BERCK-SUR-MER, France (Reuters) – Some 30 migrants whose dinghy capsized in the English channel as they tried to reach Britain were rescued on Friday, while one man who was on board died, French authorities said.
A coast guard vessel reached the dinghy, which had set off from a beach near Calais, northern France, in the middle of the night, and was able to rescue most of those on board.
But one of the migrants, a young man from Sudan, was dead in the water, according to local Deputy Prefect Frederic Sampson. The man died from hypothermia, amid temperatures between -1 and -3 degrees Celsius on the open sea.
Once brought back to shore by rescuers, the survivors – some of whom wore flip flops and carried their belongings in plastic trash bags – boarded a large white coach to be sent to temporary housing in the region. They were flanked by police.
The Channel is one of the world’s busiest shipping lanes and currents are strong. Human traffickers typically overload the dinghies, leaving them barely afloat and at the mercy of waves as they try to reach British shores.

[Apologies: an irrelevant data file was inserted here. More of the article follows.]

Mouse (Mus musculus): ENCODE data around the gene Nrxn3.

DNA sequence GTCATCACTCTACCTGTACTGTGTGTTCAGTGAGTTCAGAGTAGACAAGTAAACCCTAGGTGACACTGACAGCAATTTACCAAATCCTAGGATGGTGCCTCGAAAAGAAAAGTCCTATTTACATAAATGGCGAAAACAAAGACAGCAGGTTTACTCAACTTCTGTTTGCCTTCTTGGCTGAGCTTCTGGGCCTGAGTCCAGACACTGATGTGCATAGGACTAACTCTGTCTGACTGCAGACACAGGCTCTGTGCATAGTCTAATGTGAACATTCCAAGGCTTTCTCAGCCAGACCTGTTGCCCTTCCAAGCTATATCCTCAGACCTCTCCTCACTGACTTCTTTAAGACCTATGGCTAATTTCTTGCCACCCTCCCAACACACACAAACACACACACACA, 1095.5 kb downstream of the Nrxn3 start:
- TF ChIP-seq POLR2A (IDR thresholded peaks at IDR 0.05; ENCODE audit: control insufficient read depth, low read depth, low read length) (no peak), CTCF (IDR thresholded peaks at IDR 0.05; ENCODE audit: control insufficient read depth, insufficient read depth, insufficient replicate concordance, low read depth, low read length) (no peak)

In November, 27 migrants died https://www.reuters.com/world/five-migrants-drown-crossing-channel-france-britain-bfm-tv-2021-11-24 in what was the worst disaster on record involving migrants in the narrow seaway, sparking a rift between London and Paris over who bore responsibility.
The number of people who capsized in the Calais region more than tripled last year, according to the French Immigration and Integration Office, which said that French authorities rescued 1,002 people in 2021.
British media earlier this month reported that, according to figures from the UK Interior Ministry, over 28,000 migrants made it to Britain by crossing the English channel in small boats.
In a makeshift camp in Dunkirk, near Calais, where families have pitched their tents along an old train line, the danger was not putting people off making the trip.
“I tried yesterday night, but I didn’t pass. But tonight, I want (to) try again, Inshallah,” said Arman Tahna, 25, using an Arabic term that means “God willing”.
(Writing by Tassilo Hummel, Editing by William Maclean)